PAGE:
Tags: Analysis, Geometry, Maps
A large number of curves, called special curves, have been studied by mathematicians. A curve is the path traced out by a point moving in space. To keep things simple, we assume that the point is confined to two-dimensional Euclidean space so that it generates a plane curve as it moves. This, a curve results from a mapping . Continue reading ‘New Curves for Old: Inversion’
Tags: Algorithms, Computer Science, History, Logic
Tags: Astronomy, Mechanics
The ESA Rosetta Mission, launched in March 2004, rendezvoused with comet 67P/C-G in August 2014. The lander Philae touched down on the comet on 12 November and came to rest after bouncing twice (the harpoon tethers and cold gas retro-jet failed to fire).
Tags: Applied Maths, Geometry
Using a simple pendulum we can determine the shape of the Earth. That amazing story is told in this week’s That’s Maths column in The Irish Times (TM057 or search for “thatsmaths” at www.irishtimes.com ).
Tags: Fluid Dynamics, Geophysics, Mechanics
Aristotle was clear: heavy bodies fall faster than light ones. He arrived at this conclusion by pure reasoning, without experiment. Today we insist on a physical demonstration before such a conclusion is accepted. Galileo tested Aristotle’s theory: he dropped bodies of different weights simultaneously from the Leaning Tower of Pisa and found that, to a good approximation, they hit the ground at the same time.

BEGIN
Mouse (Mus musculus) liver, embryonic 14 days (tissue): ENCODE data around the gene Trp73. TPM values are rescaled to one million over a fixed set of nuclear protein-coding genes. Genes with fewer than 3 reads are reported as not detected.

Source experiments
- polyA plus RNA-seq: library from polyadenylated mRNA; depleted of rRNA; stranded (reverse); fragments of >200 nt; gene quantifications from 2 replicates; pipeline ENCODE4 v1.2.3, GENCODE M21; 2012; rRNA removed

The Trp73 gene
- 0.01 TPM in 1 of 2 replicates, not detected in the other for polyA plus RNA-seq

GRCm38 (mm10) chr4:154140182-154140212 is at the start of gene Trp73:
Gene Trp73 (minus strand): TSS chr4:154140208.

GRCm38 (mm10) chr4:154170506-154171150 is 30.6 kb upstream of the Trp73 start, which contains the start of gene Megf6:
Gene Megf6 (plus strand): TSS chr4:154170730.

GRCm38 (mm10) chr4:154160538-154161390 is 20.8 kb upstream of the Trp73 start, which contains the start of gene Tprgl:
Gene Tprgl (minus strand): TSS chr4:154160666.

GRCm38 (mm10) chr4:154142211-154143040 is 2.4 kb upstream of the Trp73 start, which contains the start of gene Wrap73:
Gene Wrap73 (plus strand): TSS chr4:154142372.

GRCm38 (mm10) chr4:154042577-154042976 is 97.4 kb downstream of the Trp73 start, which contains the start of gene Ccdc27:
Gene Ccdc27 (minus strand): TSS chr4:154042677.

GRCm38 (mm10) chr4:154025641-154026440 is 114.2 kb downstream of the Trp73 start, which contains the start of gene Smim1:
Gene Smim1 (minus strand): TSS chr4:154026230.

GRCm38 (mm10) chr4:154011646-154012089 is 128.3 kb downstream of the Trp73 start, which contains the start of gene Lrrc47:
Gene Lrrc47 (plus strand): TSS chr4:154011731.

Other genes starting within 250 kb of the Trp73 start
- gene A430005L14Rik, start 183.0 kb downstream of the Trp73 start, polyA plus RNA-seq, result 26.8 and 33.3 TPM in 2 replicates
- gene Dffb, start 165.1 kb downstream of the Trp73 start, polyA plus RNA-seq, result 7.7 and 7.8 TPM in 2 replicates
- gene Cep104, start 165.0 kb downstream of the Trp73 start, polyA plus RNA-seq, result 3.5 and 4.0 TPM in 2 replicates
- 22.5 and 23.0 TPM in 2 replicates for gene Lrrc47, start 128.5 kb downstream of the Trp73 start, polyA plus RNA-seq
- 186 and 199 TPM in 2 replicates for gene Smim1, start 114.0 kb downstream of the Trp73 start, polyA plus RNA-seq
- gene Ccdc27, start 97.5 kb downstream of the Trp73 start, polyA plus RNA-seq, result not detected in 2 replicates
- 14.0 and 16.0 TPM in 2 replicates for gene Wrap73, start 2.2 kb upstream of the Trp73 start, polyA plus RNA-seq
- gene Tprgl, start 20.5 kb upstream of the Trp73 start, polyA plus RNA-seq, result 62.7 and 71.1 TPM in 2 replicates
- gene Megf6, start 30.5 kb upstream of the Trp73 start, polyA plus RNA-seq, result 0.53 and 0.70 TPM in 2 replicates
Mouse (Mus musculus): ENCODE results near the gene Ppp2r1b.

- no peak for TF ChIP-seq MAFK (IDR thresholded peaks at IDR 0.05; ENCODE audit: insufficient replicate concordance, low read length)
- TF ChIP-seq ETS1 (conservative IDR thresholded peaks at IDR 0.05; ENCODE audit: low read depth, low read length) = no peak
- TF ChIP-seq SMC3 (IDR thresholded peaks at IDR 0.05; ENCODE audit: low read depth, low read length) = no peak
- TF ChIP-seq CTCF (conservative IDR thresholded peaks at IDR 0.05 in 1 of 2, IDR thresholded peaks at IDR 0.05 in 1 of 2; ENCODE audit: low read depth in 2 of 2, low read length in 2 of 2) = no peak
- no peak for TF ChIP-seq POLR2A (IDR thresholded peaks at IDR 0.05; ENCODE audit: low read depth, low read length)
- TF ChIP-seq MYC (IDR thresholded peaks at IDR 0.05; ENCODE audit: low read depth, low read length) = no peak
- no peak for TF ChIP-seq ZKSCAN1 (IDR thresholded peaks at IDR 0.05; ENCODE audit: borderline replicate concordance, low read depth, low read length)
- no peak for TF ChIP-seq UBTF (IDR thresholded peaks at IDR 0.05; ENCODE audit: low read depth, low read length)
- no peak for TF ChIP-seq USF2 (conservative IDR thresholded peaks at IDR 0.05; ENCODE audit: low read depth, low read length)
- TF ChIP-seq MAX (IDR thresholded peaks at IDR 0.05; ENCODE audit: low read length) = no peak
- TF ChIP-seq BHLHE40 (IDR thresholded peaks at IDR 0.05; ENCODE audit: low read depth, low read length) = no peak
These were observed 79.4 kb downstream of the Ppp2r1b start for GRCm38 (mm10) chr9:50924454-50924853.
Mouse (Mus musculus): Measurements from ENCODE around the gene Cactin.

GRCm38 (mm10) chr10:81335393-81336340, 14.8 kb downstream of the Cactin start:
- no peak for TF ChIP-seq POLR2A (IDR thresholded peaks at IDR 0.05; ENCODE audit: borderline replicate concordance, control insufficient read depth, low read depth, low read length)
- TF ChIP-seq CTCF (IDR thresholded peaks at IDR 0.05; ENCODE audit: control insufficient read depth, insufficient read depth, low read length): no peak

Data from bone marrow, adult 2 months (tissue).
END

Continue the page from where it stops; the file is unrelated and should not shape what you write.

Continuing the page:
Tags: Fluid Dynamics, Geophysics, modelling, Physics
In 1997-98, abnormally high ocean temperatures off South America caused a collapse of the anchovy fisheries. Anchovies are a vital link in the food-chain and shortages can bring great hardship. Weather extremes associated with the event caused 2000 deaths and 33 million dollars in damage to property. One commentator wrote that the warming event had “more energy than a million Hiroshima bombs”.